Referring to FIG. 6, the logical flow of messages within the interface controller 7 is as follows. Messages received from the bus 1 by the MAC 8 are placed in input buffers 80 in a dual ported RAM 81. Input messages in the input buffers 80 are routed to an incoming message dispatcher 83. The incoming message dispatcher 83 looks at the utility field 38 to determine if the input message is a command or a reply and to which utility the message is directed. If the input message is a remote command, then the message is routed to a remote command responder 84. If the input message is a command for some other utility responder, then the message is routed to the appropriate utility responder 85. The other utility responders 85 may be, for example, a PCL responder or a MAP responder which carries out received commands. Upon receipt of a command, the responder 84 or 85 carries out the command and generates a reply message containing a completion status code, and any other requested data as appropriate. The reply message is routed over a data path 103 to an output buffer 82 where it is sent out by the MAC 8.

In most cases, a received PCL or MAP command requires interaction with the host controller, for example, to read data from or write data to the host control memory or to change the operating mode of the host. A host communication data path 86 connects from the other utility responders 85 to a host interface 87. Through the data path 86, requests for host operations are processed by the host interface 87 over an I/O interface 88 to the host. The exact protocol for host operations is dependent upon, and particular to, the host connected.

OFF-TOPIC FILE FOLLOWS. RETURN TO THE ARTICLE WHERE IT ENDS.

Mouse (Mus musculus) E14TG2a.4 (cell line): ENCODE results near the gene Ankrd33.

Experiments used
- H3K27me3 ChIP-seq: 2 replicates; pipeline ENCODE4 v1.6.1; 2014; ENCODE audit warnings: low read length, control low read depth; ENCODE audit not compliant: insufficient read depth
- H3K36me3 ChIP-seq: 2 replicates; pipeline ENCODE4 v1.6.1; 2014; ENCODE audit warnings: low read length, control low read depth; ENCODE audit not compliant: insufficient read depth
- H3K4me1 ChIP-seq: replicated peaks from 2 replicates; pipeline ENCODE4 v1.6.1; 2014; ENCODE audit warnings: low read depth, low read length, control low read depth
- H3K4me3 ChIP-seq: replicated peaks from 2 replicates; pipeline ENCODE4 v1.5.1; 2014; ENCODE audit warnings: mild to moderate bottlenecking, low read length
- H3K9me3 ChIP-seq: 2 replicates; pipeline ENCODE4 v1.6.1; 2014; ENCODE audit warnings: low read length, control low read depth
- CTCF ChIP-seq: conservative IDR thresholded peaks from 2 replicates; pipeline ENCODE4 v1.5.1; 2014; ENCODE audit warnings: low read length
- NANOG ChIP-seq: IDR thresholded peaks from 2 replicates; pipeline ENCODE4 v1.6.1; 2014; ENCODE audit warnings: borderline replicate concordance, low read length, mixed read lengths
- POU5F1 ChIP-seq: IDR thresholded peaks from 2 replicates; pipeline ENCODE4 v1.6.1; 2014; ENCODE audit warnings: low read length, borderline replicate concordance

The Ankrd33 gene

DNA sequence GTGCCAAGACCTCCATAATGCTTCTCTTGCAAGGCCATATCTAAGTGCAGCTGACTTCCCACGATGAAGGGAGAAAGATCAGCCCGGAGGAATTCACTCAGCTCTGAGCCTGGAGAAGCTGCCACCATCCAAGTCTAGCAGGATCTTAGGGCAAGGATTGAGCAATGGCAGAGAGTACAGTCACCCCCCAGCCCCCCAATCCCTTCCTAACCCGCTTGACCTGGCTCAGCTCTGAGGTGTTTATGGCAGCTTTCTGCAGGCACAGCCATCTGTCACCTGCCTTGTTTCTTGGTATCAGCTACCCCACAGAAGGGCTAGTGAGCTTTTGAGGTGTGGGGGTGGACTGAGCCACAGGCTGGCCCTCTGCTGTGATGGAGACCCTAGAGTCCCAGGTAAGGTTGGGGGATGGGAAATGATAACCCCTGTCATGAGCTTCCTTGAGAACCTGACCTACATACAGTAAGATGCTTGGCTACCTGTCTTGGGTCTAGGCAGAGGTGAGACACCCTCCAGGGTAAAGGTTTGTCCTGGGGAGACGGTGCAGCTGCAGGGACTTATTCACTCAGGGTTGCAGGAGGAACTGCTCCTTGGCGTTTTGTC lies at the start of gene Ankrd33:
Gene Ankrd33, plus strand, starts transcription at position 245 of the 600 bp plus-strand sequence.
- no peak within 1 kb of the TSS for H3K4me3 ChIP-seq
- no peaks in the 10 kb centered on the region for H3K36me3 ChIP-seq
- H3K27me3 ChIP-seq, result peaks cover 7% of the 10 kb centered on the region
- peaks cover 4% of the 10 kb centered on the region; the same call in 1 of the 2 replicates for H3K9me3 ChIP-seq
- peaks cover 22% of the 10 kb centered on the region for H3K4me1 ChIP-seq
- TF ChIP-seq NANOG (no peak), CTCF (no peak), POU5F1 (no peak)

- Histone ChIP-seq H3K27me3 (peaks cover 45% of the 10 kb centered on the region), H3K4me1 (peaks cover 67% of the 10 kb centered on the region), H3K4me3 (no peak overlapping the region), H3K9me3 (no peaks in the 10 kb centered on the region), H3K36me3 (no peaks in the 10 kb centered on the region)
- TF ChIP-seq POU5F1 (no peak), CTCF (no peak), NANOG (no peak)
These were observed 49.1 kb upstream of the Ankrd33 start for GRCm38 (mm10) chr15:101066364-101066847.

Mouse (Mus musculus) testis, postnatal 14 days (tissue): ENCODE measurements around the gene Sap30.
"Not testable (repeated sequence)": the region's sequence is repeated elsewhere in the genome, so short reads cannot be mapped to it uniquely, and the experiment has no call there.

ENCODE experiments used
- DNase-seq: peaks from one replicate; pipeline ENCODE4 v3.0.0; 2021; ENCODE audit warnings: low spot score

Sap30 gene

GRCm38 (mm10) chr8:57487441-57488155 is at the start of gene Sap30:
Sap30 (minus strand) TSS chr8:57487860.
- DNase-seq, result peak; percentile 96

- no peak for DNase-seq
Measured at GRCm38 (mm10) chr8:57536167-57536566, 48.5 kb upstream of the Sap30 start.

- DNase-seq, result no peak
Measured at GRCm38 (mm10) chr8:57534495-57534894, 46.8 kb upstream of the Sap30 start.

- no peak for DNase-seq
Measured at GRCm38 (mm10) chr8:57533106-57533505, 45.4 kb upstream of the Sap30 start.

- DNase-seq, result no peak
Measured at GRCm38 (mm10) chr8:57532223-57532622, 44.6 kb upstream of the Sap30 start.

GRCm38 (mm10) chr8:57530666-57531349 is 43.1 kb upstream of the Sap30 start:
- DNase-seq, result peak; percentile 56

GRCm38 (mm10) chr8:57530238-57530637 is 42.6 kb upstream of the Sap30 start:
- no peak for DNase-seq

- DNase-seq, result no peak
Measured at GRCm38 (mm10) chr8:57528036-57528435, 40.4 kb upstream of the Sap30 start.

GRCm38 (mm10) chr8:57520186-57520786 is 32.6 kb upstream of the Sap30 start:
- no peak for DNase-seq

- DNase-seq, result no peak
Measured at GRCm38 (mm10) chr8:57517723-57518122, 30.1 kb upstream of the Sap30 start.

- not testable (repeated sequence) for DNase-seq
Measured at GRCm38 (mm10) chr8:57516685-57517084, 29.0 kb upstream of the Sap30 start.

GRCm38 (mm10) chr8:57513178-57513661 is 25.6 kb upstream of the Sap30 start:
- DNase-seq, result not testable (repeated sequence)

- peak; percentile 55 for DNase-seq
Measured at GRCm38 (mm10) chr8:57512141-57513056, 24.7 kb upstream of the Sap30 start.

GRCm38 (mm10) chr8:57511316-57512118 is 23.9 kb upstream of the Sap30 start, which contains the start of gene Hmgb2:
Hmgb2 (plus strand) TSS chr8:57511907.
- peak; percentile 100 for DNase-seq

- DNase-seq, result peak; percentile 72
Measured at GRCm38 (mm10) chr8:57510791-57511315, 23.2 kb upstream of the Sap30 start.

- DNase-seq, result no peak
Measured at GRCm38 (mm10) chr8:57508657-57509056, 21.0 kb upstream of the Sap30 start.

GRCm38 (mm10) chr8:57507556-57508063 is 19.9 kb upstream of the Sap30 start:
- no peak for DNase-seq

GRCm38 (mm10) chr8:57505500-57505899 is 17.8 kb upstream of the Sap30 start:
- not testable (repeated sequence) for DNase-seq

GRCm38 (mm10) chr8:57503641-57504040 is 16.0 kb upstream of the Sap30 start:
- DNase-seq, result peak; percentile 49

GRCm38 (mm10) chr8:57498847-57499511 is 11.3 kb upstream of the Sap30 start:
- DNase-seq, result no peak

The host may also initiate commands over the I/O interface 88 to the host interface 87. The host interface 87 routes commands received from the host over a data path 90 to a command interpreter 91. The command interpreter 91 formats the commands into an internal command format and provides buffering for commands awaiting further processing. The command interpreter 91 routes the commands in the internal command format over a data path 92 to an outgoing message dispatcher 93.

Still referring to FIG. 6, the remote command responder 84 receives remote commands over a data path 95. The remote commands are processed in the remote command responder 84 in a manner described below. Two of the remote commands, namely the PERFORM and EXECUTE commands, result in one or more commands being formatted into the internal command format and sent over data path 92 to the outgoing message dispatcher 93.